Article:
The Hebrew Scriptures foresaw the gospel of God. As we move through the book, we’ll see that the gospel (or good news) of God relates to the fulfillment of promises made to the fathers in Jesus. Individuals appropriate these blessings through faith.
Paul’s reliance on the Holy Scriptures (what we call the Old Testament or Hebrew Scriptures) permeates all of his speeches and writings. The Holy Scriptures contain these promises, and it is through the covenant made to the fathers that the fulfillment would come. Christ, in this way, is the goal of the Law as Paul would say in Romans 10.
“concerning His Son…”
The Roman church would be familiar with the title “son of god” being used to describe Caesar. This title used by Paul is not only a reference to the deity of Christ, but it doubles as a subversive attack on the Empire.
“…who was born of a descendant of David according to the flesh,”
Isaiah, Jeremiah, Ezekiel, and many other of the prophets looked to the lineage of David for the Messiah. Matthew and Luke both take time to establish Jesus’ lineage before proceeding with their accounts of Jesus’ baptism and ministry.
In Matthew’s account, he relies on sets of fourteen to prove Jesus’ right to David’s throne. David’s name in Hebrew (DVD) carries with it the numerical equivalent of 14 (4+6+4) and would be immediately recognizable by Matthew’s audience. Throughout that book, many, including demons, recognize Jesus as the Son of David, the Messiah.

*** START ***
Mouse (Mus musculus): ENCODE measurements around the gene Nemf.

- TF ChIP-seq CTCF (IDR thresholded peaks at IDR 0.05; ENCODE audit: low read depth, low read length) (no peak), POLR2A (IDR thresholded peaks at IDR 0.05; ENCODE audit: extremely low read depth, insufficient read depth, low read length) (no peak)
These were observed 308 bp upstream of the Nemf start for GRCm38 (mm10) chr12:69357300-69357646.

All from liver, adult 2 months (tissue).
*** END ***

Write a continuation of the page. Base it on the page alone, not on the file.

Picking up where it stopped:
The expression “according to the flesh” is a reference to Jesus’ ability to depend upon earthly things for His kingship. He could have, theoretically, laid hold of his claim to the throne, rally the people, and rebel against Rome. Jesus, however, had a higher claim in mind.
“who was declared the Son of God with power…”
Jesus’ Sonship was declared or made manifest through the power of God. The power of God to declare both Jew and Gentile sons of God is the gospel (Romans 1:16). The adoption as sons is one of the major themes of the climax of Romans in chapters 8-9.
“…by the resurrection from the dead…”
Resurrection is another major theme in Romans. In chapter 5, it is the opposite of what came through Adam. Just as death was imputed to all through sin, life is imputed to all through faith.
Jesus’ resurrection was physical, but it was also a transformation from one mode of existence (according to the flesh) to another (according to the Spirit). In appropriating Christ’s righteousness through faith, one dies to the flesh and is made alive in the Spirit as well.
“…according to the Spirit of holiness…”